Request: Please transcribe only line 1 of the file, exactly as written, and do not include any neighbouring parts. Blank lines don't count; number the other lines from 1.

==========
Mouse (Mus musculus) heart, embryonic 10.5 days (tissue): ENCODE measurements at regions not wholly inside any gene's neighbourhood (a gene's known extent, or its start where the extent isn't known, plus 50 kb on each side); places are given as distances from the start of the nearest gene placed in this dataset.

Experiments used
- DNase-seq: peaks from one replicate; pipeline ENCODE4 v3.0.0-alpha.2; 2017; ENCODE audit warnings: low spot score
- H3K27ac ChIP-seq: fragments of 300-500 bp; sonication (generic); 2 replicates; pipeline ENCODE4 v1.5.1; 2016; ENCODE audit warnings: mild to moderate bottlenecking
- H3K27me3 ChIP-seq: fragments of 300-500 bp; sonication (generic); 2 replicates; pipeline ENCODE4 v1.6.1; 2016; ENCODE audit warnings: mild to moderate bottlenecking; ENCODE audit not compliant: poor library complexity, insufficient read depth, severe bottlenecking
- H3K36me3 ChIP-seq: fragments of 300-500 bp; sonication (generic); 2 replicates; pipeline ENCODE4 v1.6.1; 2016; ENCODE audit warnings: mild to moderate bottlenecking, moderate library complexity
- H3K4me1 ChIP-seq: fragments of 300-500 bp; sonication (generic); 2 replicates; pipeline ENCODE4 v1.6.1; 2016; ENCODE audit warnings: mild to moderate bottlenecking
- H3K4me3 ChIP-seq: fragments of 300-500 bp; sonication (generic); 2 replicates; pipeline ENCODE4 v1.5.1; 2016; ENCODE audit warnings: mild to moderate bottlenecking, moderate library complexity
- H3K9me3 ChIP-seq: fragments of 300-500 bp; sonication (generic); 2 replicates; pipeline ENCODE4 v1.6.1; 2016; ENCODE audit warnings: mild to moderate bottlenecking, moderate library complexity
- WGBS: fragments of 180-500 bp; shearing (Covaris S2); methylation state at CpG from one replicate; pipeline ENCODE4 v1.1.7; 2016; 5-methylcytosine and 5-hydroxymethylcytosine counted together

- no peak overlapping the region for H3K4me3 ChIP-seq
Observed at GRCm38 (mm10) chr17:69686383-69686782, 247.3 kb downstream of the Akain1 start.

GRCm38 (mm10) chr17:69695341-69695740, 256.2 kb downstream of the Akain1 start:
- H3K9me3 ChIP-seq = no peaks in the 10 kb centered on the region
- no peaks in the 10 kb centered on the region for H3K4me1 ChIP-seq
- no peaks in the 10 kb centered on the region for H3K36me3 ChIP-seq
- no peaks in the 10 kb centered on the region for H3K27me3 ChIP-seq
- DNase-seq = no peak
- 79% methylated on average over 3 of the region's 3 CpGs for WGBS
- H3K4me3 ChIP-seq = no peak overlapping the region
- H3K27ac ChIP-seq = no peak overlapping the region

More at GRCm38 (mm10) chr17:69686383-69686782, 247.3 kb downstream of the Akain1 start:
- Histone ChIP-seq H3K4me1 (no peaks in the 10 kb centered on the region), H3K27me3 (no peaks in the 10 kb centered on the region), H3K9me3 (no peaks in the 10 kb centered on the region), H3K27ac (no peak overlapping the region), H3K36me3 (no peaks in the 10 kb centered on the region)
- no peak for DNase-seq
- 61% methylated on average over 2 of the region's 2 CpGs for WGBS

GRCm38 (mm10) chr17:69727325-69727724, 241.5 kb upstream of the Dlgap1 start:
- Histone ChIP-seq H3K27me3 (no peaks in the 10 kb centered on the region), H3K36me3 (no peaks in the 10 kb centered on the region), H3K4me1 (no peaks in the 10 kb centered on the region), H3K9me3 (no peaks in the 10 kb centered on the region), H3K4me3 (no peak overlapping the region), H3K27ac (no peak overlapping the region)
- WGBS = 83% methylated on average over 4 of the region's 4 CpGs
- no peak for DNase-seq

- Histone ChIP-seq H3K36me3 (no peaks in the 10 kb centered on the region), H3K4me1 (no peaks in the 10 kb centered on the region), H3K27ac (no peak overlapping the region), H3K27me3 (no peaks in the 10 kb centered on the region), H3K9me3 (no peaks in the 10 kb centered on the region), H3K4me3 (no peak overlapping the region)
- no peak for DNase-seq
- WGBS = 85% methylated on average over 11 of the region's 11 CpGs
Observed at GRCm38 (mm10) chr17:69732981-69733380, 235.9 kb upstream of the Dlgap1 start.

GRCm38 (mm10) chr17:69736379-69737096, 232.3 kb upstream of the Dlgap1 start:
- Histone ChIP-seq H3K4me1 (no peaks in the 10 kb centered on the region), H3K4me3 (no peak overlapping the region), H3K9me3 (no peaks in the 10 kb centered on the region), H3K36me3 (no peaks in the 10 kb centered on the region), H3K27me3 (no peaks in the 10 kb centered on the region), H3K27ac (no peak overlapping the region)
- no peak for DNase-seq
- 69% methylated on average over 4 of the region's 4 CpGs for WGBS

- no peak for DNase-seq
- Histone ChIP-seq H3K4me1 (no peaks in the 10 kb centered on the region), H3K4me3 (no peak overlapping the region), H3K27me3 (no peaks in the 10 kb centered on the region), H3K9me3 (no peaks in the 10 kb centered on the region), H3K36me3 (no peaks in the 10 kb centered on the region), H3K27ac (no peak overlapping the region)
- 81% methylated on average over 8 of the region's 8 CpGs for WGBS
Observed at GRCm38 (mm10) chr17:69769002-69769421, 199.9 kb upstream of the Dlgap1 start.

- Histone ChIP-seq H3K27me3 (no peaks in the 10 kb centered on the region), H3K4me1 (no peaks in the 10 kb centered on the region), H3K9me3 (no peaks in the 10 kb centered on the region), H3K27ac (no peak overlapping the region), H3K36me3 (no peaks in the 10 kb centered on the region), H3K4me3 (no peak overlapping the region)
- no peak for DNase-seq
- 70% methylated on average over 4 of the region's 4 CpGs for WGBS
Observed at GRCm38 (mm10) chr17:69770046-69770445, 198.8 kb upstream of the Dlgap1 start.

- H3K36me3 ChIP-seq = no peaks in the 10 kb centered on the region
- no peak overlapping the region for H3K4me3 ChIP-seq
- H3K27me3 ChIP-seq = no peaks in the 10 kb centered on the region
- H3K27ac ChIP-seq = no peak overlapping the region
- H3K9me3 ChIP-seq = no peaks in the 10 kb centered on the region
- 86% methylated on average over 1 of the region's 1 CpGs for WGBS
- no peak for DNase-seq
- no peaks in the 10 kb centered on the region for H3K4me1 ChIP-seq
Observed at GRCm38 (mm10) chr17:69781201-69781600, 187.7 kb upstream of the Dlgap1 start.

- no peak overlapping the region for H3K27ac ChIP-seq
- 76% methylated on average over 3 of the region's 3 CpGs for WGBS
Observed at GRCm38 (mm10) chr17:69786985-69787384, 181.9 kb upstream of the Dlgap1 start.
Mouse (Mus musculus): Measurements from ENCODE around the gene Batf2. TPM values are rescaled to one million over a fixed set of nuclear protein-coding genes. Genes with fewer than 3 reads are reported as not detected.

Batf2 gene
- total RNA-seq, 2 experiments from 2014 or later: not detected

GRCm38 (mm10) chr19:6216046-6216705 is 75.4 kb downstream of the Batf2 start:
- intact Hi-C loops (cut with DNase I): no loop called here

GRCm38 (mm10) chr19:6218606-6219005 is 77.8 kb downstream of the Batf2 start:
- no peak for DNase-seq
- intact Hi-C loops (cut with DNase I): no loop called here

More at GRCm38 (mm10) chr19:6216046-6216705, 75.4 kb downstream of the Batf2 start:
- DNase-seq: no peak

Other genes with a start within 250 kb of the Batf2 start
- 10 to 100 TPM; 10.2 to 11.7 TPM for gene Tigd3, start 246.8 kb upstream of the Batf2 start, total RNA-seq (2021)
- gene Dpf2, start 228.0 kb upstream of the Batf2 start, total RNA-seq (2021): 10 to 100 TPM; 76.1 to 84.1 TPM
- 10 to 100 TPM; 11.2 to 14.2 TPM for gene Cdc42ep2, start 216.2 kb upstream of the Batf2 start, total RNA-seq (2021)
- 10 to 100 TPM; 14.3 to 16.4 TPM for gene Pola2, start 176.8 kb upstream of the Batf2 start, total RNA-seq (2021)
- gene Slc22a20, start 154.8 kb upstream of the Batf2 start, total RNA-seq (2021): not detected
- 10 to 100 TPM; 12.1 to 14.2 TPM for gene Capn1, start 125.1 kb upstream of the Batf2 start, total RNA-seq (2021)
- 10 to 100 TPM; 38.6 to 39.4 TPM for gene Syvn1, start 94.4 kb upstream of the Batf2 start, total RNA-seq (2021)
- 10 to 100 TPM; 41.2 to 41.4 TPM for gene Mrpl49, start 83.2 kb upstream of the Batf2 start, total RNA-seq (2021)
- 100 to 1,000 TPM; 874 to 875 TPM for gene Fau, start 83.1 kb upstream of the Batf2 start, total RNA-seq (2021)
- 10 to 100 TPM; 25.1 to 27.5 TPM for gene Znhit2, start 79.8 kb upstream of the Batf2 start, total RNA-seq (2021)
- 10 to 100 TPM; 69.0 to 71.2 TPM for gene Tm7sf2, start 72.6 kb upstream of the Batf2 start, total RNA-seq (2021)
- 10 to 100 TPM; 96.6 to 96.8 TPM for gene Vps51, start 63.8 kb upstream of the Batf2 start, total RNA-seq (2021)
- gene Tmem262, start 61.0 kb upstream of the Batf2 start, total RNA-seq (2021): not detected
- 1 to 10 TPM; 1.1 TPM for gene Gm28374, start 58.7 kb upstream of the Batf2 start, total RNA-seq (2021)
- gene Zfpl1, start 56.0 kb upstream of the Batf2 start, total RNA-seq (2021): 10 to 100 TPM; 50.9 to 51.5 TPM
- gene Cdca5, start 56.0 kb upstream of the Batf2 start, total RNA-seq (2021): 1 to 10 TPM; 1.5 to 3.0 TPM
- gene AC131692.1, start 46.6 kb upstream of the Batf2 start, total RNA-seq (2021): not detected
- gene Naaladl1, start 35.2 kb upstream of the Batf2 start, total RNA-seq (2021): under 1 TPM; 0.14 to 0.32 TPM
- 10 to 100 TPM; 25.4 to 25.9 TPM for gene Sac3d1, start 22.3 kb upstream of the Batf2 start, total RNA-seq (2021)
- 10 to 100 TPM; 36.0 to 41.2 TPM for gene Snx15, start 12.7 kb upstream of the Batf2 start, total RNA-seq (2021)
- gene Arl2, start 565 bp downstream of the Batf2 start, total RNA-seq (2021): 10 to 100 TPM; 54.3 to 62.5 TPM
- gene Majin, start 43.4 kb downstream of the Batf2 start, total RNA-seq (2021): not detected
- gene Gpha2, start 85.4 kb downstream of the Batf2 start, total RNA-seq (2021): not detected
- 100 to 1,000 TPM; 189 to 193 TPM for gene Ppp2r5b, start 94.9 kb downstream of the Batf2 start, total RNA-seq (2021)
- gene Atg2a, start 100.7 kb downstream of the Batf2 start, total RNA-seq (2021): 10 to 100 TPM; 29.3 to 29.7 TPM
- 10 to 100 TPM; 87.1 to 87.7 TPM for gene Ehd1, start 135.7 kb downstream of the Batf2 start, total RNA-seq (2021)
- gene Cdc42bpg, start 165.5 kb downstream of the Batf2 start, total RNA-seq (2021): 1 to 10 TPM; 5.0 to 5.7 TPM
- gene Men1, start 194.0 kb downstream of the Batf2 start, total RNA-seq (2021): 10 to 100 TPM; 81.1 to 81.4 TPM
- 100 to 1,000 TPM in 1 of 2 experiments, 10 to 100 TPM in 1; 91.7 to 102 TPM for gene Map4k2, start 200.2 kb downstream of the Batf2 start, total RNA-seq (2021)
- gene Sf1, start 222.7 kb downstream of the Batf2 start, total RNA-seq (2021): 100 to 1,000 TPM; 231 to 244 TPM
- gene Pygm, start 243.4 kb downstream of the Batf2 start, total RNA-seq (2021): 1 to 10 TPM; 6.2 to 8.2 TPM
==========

Mouse (Mus musculus) heart, embryonic 10.5 days (tissue): ENCODE measurements at regions not wholly inside any gene's neighbourhood (a gene's known extent, or its start where the extent isn't known, plus 50 kb on each side); places are given as distances from the start of the nearest gene placed in this dataset.